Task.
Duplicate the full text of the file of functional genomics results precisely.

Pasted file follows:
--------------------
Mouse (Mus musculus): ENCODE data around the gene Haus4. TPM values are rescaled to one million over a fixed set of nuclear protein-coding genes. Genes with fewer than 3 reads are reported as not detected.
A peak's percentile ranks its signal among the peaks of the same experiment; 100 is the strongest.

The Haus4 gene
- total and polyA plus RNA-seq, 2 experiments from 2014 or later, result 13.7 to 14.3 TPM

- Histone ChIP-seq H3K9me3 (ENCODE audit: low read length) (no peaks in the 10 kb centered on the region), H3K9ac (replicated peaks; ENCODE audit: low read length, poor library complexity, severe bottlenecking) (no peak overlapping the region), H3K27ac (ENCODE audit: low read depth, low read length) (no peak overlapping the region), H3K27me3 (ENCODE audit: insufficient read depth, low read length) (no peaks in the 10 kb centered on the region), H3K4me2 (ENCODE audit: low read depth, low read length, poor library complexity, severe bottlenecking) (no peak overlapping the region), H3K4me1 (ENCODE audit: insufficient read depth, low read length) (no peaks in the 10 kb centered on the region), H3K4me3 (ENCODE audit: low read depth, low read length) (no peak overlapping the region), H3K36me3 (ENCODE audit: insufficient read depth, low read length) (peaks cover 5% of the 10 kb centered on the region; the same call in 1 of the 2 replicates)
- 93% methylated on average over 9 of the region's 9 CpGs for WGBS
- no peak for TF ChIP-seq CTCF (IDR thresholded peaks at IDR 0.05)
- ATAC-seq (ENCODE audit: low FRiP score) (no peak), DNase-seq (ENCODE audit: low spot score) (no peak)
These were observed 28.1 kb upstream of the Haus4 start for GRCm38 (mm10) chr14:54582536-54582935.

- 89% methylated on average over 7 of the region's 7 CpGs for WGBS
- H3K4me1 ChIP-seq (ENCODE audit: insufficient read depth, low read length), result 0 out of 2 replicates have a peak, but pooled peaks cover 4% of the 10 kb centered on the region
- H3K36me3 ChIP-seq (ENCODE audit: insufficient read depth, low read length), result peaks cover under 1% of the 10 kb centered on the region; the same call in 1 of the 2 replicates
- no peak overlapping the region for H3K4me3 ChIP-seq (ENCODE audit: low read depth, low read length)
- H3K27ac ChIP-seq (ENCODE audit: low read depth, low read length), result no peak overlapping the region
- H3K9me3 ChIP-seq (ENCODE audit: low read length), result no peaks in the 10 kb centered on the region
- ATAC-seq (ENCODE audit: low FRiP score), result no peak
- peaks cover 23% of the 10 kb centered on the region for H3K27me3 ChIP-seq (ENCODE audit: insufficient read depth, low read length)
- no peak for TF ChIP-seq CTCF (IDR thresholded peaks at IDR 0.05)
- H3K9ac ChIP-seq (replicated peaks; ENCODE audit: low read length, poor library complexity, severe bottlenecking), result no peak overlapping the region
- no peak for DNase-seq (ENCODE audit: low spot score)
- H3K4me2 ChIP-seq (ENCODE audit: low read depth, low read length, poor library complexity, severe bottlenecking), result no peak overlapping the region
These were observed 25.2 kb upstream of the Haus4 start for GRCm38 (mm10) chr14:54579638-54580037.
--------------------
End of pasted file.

Mouse (Mus musculus): ENCODE data around the gene Haus4. TPM values are rescaled to one million over a fixed set of nuclear protein-coding genes. Genes with fewer than 3 reads are reported as not detected.
A peak's percentile ranks its signal among the peaks of the same experiment; 100 is the strongest.

The Haus4 gene
- total and polyA plus RNA-seq, 2 experiments from 2014 or later, result 13.7 to 14.3 TPM

- Histone ChIP-seq H3K9me3 (ENCODE audit: low read length) (no peaks in the 10 kb centered on the region), H3K9ac (replicated peaks; ENCODE audit: low read length, poor library complexity, severe bottlenecking) (no peak overlapping the region), H3K27ac (ENCODE audit: low read depth, low read length) (no peak overlapping the region), H3K27me3 (ENCODE audit: insufficient read depth, low read length) (no peaks in the 10 kb centered on the region), H3K4me2 (ENCODE audit: low read depth, low read length, poor library complexity, severe bottlenecking) (no peak overlapping the region), H3K4me1 (ENCODE audit: insufficient read depth, low read length) (no peaks in the 10 kb centered on the region), H3K4me3 (ENCODE audit: low read depth, low read length) (no peak overlapping the region), H3K36me3 (ENCODE audit: insufficient read depth, low read length) (peaks cover 5% of the 10 kb centered on the region; the same call in 1 of the 2 replicates)
- 93% methylated on average over 9 of the region's 9 CpGs for WGBS
- no peak for TF ChIP-seq CTCF (IDR thresholded peaks at IDR 0.05)
- ATAC-seq (ENCODE audit: low FRiP score) (no peak), DNase-seq (ENCODE audit: low spot score) (no peak)
These were observed 28.1 kb upstream of the Haus4 start for GRCm38 (mm10) chr14:54582536-54582935.

- 89% methylated on average over 7 of the region's 7 CpGs for WGBS
- H3K4me1 ChIP-seq (ENCODE audit: insufficient read depth, low read length), result 0 out of 2 replicates have a peak, but pooled peaks cover 4% of the 10 kb centered on the region
- H3K36me3 ChIP-seq (ENCODE audit: insufficient read depth, low read length), result peaks cover under 1% of the 10 kb centered on the region; the same call in 1 of the 2 replicates
- no peak overlapping the region for H3K4me3 ChIP-seq (ENCODE audit: low read depth, low read length)
- H3K27ac ChIP-seq (ENCODE audit: low read depth, low read length), result no peak overlapping the region
- H3K9me3 ChIP-seq (ENCODE audit: low read length), result no peaks in the 10 kb centered on the region
- ATAC-seq (ENCODE audit: low FRiP score), result no peak
- peaks cover 23% of the 10 kb centered on the region for H3K27me3 ChIP-seq (ENCODE audit: insufficient read depth, low read length)
- no peak for TF ChIP-seq CTCF (IDR thresholded peaks at IDR 0.05)
- H3K9ac ChIP-seq (replicated peaks; ENCODE audit: low read length, poor library complexity, severe bottlenecking), result no peak overlapping the region
- no peak for DNase-seq (ENCODE audit: low spot score)
- H3K4me2 ChIP-seq (ENCODE audit: low read depth, low read length, poor library complexity, severe bottlenecking), result no peak overlapping the region
These were observed 25.2 kb upstream of the Haus4 start for GRCm38 (mm10) chr14:54579638-54580037.